By Avi Kumar, Jewish News Syndicate
Tongi Noyan, 28, works as a real estate broker in Tel Aviv. He speaks perfect Hebrew, with no accent, even though a casual observer might initially think that he is a Jew from some far-flung corner of the Diaspora.
“I often get mistaken for Filipino or Bene Menashe [Indian Jew from the Burmese border],” he told JNS with a chuckle. “But older folks are more familiar with the story of how Prime Minister Menachem Begin gave us, the Vietnamese, asylum in the 1970s.”
From 1977 to 1979, Begin permitted entry to around 360 of the so-called Vietnamese “boat people,” in the aftermath of the Communist takeover of the Southeast Asian nation.
Begin justified this by citing parallels with Jews struggling to find refuge during the Holocaust.
Tongi’s mother, Tuyet Noyan, said:
“I remember Mr. Begin having a very warm and welcoming personality, but I could not understand a word he said because I did not know any Hebrew at the time.”
Of those granted asylum in Israel, most settled around Jaffa and Bat Yam; the community is today estimated to number around 150 to 200.
Tongi says that his parents first landed in Nahariya, in what they described as a “strange new world.”
Tuyet describes how she fled her coastal town of Ninh Hòa in her early 20s, on a rickety old fishing boat crammed with more than 300 people. It was not the safest option, but after seeing her mother blown up in front of her eyes in a rice field, she said, she decided it was time to go. Almost a million others made the same decision, fleeing by sea to various destinations; hundreds of thousands died along the way.
They had no food or water for much of the journey, recalls Tuyet, although passing ships would give them aid out of kindness. They also ran the risk of being attacked by pirates. They eventually reached the isle of Palawan, in the Philippines.
While at a refugee camp in the Philippines, some of the men, including Tuyet’s husband and brother, were arrested on suspicion of having fought for the communist Viet Cong militia.
Then, one fateful day, they heard that Israel was giving asylum to married couples. Tuyet and her husband were able to move to Israel in 1979.
Her younger siblings who had also come with her on the boat were not married yet, so the family ended up getting separated — the others eventually migrated to the US.
Many of the refugees had received only a primary school education (or none) and were illiterate even in their native Vietnamese, so learning both spoken and written Hebrew was a major obstacle.
Tuyet remembers an individual named Phong Le Quang, who stood out as the only Vietnamese refugee in Israel who could speak English, which he had learned from US soldiers while serving in the South Vietnamese Army.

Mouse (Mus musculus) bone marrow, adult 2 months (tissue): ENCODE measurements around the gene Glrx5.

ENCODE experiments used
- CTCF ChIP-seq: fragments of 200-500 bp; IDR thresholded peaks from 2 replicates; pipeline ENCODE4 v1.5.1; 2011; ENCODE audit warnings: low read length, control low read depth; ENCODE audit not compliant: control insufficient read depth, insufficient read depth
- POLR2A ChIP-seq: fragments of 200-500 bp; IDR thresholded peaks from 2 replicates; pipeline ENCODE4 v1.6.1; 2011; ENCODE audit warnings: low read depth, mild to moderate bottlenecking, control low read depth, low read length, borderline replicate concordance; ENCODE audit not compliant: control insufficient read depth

“His knowledge of the language greatly helped the community to communicate with Israelis before we eventually picked up Hebrew,” said Tuyet.
The Noyan family opened a Chinese restaurant in Herzliya in 1985, called Asia.
After more than three decades in business, it closed in 2020 due to the effects of the COVID-19 pandemic.
Tongi has fond memories of helping out after school, as a child. During the Chinese New Year, they made Vietnamese dishes due to popular demand, including pho soup, banh bao (dumplings) and Vietnamese spring rolls.
When asked what religion he followed, Tongi was silent for a moment. Then he said that the majority of Vietnamese Israelis are Buddhists, like his father, with some being Christian, like his mother. Some, he said, have also recently converted to Judaism.
Many Vietnamese also practice ancestor worship regardless of what faith they profess, showing a form of religious syncretism.
“While in Israel, we still celebrate Tet Nguyên Dán, or the Vietnamese New Year,” he said. “There is no Buddhist temple, so we have to conduct ceremonies at someone’s home. It is a tight-knit group and most of us know each other,” he added.
Tongi speaks Hebrew and Vietnamese but acknowledges that he is not as fluent in his ethnic tongue as his three older siblings. When he visited Vietnam in the past to see his parent’s home villages, many locals pointed out his foreign accent almost immediately.
While noting that many members of the community have since left Israel for the US, France or other countries, including Vietnam, to him the Jewish state is home.
“Of course, I’m a true Israeli. I love surfing in the morning, I speak Hebrew, I was born and raised here,” he said. “I’m sincerely grateful to this country for taking in my family and giving us the opportunity to rebuild our lives here.”